The Supreme Court Rules It Can’t Return the $250 Million Guelph Treasure to Its Heirs

Some of the Guelph Treasure pictured in Berlin, on February 24, 2015. TOBIAS SCHWARZ/AFP via Getty Images

Over the years, the United States has frequently made it their business to intervene on behalf of the descendants of Jews who were persecuted during the height of Nazi power. Specifically, the FBI has repeatedly tracked down and confiscated works of art that were stolen by Nazis many years ago in order to return them to their rightful owners. However, as a recent case has proven, there are limits to what the United States justice system says it can do when it comes to restitution. On Wednesday, the Supreme Court unanimously ruled that the heirs of Jewish art dealers operating in Nazi-era Frankfurt would not be able to secure the return of the Guelph Treasure, a 42-artifact collection of medieval treasure worth approximately $250 million, through the US legal system.

This sort of precedent-setting decision could have a huge effect on complex restitution cases going forward. For over 10 years, the descendants of the aforementioned Jewish art dealers have claimed that the Guelph Treasure was forcefully sold by their ancestors in the 1930s for 35% of its value after Hitler associate Hermann Goering acquired a rabid interest in the collection. The 42 pieces were sold to a German museum; decades later, the collection now resides in the Museum of Decorative Arts in Berlin. In their lawsuit, the heirs had subsequently argued that the alleged forced sale of the treasure that took place constituted an act of genocide, but their opinion was ultimately not shared by American Chief Justice John G. Roberts Jr. “We do not look to the law of genocide to determine if we have jurisdiction over the heirs’ common law property claims,” Roberts Jr. wrote. “We look to the law of property.”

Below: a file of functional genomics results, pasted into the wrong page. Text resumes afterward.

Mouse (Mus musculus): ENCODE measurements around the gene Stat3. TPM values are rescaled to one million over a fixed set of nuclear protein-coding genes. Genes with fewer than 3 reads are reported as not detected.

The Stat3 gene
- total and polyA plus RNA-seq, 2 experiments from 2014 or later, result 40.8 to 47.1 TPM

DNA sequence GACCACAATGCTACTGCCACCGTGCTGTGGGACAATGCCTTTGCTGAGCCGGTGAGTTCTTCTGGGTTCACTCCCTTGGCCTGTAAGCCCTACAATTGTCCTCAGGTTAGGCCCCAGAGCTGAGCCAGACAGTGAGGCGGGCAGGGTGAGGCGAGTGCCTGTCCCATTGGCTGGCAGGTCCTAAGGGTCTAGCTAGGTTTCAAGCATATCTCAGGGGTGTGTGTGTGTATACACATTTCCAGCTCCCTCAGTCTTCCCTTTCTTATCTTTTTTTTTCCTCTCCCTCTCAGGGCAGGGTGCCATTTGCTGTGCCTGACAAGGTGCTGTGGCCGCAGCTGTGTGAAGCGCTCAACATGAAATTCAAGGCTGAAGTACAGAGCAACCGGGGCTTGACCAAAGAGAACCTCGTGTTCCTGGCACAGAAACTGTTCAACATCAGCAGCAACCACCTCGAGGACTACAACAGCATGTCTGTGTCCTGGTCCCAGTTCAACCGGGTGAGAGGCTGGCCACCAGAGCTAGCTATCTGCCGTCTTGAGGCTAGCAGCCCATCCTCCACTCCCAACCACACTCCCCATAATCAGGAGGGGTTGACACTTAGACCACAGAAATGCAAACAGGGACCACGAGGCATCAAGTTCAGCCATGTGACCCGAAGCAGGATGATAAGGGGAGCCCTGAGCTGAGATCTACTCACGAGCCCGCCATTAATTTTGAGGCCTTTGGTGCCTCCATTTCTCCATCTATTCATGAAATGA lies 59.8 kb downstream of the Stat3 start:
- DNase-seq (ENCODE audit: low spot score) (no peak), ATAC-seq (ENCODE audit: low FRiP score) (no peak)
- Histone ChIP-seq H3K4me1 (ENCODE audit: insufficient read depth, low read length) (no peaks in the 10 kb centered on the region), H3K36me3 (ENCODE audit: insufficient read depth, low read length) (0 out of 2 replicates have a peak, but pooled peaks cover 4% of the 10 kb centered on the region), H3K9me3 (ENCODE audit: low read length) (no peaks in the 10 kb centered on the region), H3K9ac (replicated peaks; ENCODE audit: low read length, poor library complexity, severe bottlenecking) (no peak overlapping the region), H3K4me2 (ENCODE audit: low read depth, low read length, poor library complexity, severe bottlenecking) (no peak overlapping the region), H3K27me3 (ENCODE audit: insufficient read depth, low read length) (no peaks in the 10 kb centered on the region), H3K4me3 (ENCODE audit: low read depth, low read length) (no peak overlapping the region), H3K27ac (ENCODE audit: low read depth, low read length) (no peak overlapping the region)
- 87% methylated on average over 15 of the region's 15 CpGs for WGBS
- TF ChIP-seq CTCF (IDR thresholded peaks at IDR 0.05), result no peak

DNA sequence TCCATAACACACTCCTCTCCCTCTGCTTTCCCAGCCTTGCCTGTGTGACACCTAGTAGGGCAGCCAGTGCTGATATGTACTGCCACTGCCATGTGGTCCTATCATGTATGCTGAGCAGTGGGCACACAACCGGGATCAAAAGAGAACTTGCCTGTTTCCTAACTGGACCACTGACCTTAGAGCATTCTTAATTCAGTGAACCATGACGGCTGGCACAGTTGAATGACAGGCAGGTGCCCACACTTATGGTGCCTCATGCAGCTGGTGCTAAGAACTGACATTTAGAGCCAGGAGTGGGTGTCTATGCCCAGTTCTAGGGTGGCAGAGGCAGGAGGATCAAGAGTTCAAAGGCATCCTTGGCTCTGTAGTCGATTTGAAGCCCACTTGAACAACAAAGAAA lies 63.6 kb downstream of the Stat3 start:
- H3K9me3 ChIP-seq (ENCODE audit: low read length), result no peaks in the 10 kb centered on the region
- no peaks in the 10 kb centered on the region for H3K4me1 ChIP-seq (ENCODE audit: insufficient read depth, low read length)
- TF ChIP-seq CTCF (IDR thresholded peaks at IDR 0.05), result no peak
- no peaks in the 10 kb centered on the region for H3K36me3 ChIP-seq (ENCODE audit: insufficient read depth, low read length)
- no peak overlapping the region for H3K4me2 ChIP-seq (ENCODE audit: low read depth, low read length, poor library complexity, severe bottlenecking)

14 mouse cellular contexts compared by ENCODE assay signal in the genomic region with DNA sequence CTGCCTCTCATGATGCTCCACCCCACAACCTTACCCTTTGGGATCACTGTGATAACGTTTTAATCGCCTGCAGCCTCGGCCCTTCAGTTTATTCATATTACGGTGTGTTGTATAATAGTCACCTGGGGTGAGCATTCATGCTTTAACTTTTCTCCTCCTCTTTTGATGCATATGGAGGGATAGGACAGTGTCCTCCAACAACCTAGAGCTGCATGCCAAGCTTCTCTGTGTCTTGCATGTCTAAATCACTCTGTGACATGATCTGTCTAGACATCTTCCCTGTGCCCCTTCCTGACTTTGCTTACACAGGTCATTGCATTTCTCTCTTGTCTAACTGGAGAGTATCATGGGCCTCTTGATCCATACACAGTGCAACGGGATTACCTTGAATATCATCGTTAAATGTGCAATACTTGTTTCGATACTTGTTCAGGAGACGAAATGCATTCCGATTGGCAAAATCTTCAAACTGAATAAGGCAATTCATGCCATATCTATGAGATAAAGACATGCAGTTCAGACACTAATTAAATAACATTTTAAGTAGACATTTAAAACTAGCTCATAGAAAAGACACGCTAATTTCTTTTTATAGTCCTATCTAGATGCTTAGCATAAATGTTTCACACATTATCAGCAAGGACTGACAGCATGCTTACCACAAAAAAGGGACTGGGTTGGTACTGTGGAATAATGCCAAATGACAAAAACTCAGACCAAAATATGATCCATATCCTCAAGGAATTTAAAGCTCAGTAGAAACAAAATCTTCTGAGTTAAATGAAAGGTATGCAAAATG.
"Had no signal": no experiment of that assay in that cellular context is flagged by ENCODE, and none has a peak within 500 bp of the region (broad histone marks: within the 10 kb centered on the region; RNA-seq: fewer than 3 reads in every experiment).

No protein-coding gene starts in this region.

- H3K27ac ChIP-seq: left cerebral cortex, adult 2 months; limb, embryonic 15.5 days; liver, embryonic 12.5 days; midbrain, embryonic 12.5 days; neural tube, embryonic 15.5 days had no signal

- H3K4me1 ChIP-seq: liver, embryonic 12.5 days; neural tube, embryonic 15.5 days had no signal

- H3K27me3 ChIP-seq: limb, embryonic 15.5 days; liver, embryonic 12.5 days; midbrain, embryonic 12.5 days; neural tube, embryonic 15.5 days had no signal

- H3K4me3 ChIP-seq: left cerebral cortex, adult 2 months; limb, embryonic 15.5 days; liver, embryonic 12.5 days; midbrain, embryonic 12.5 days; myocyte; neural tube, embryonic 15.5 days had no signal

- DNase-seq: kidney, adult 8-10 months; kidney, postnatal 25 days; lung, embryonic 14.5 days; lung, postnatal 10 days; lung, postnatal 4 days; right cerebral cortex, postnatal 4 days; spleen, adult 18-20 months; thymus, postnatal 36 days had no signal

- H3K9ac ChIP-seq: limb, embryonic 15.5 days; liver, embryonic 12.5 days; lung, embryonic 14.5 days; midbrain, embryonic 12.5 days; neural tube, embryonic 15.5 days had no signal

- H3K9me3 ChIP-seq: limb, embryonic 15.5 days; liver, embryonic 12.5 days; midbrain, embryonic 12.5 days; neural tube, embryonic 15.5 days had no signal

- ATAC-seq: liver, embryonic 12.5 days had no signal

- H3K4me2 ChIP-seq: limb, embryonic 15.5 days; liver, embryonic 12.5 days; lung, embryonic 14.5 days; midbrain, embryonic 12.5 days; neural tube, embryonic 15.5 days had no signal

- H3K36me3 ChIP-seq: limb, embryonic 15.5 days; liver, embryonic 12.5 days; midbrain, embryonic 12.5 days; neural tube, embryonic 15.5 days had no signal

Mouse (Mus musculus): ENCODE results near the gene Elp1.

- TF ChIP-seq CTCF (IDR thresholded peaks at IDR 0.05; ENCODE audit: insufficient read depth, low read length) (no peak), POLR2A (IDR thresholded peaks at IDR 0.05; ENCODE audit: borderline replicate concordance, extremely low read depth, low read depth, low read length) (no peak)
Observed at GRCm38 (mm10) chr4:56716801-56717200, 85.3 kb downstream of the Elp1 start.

Additionally, it could be surmised that the Supreme Court’s most recent ruling also carried a whiff of between-the-lines acknowledgement of America’s own historical issues. “As a nation, we would be surprised — and might even initiate reciprocal action — if a court in Germany adjudicated claims by Americans that they were entitled to hundreds of millions of dollars because of human rights violations committed by the United States government years ago,” Roberts Jr. continued. The Supreme Court Rules It Can’t Return the $250 Million Guelph Treasure to Its Heirs